[quote]Eric Cressey wrote:
Rumor has it that this bit of misinformation only slipped by because said science editor was passed out in the corner. Apparently, it was due to an NO2-induced case of syncope after doing a set of curls. Can anyone confirm or refute this?[/quote]

He probably saw the bullshit that had been submitted to him and passed out in disgust.

EC, what do you think is the best way to train the pulling muscles for athletics while using a Canadian Ascending-Descending complex for pushing and lower body? I heard that the CAD is not ideal for pulling muscles, so what type of training routine would you use for them in a sport that requires a lot of pulling (wrestling)?

[quote]hoosierdaddy wrote:

That’s intresting. If I don’t lift legs for a while, my first heavy workout will follow 3 days of DOMS. After that, no matter what type of leg workout I do, I don’t get sore. I’ve even overtrained them as my own little science experiment, and while my performance decreased slighly, I was never “sore”. No pain, nothing. Is this weird?[/quote]

Did you read the first sentence of the article?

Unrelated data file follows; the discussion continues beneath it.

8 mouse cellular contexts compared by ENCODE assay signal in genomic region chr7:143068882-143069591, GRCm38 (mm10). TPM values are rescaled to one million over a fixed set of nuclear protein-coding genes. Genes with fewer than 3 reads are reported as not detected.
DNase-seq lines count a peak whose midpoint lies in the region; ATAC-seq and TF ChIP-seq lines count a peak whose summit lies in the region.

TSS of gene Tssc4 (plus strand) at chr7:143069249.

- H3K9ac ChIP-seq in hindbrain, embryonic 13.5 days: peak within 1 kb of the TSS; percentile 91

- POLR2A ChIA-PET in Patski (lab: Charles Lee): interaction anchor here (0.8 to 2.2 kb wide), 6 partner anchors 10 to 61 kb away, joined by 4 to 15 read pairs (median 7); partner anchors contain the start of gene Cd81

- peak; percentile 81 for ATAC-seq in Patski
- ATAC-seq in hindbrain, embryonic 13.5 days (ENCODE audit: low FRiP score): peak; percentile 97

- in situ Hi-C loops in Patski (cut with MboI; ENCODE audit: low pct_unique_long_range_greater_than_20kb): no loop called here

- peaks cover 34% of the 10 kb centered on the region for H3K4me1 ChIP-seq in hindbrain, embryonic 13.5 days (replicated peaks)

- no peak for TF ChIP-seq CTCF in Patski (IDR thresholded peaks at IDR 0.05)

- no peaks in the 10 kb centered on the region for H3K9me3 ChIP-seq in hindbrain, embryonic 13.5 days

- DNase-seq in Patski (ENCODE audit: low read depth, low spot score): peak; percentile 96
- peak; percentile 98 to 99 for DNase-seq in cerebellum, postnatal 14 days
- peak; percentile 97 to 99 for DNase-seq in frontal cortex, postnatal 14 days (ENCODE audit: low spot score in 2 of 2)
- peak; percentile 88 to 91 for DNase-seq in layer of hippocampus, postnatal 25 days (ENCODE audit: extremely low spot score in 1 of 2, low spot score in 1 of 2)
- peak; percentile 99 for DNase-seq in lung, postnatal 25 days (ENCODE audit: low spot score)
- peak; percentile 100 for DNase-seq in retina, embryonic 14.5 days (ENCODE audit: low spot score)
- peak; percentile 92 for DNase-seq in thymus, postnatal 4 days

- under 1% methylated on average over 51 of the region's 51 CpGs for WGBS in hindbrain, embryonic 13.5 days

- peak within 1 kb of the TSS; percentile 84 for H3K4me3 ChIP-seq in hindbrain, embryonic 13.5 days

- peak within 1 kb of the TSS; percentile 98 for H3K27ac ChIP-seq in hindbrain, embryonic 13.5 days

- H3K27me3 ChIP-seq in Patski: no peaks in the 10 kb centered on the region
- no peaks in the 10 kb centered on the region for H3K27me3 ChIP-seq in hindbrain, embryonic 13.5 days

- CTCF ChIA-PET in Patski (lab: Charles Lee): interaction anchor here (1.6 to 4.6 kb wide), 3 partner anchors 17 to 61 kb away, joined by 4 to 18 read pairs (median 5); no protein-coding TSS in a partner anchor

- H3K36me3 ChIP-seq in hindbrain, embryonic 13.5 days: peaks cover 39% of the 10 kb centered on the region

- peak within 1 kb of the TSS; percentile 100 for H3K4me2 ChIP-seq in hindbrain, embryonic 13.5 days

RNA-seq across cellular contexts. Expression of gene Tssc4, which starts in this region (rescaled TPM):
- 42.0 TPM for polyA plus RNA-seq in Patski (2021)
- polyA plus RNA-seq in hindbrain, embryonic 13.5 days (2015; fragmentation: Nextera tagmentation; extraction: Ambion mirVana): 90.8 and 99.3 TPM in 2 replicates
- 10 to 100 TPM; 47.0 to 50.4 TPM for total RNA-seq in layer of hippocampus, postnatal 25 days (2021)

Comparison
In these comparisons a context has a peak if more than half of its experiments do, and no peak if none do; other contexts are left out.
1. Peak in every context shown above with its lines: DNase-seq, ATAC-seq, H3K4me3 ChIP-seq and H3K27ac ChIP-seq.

“Exercise-induced muscle damage and its clinical corollary DOMS often result from UNFAMILIAR predominantly eccentric exercise, such as downhill running.”

If DOMS occured after every workout, a lot less people would lift. I only get DOMS after a long layoff - I suppose b/c training has become “unfamiliar.”

[quote]boonville410 wrote:
hoosierdaddy wrote:

That’s intresting. If I don’t lift legs for a while, my first heavy workout will follow 3 days of DOMS. After that, no matter what type of leg workout I do, I don’t get sore. I’ve even overtrained them as my own little science experiment, and while my performance decreased slighly, I was never “sore”. No pain, nothing. Is this weird?

Did you read the first sentence of the article?

“Exercise-induced muscle damage and its clinical corollary DOMS often result from UNFAMILIAR predominantly eccentric exercise, such as downhill running.”

If DOMS occured after every workout, a lot less people would lift. I only get DOMS after a long layoff - I suppose b/c training has become “unfamiliar.”[/quote]

umm, even after months of training the same muscles with the same exercises, I still get just as sore as I did when I started, which is VERY sore for days. takes me about 5 days of recovery to get rid of the intense soreness.

[quote]Dr. Ryan wrote:
Either I had not seen or had forgotten that FTF are more prone to DOMS. It would be interesting to see the fiber make-up of people who claim to ‘not get sore’ from working legs. [/quote]

Is that the reason why hamstrings seem to almost always experience more DOMS than quads? I’ve noticed in myself, as well as virtually everyone that I’ve trained or trained with that the hamstrings always end up more sore for a longer period of time. This is despite the fact that up until about five years ago (been training for fifteen), my training (as well as most people that work legs) was always about 2 to 1 quad to hamstring work ratio.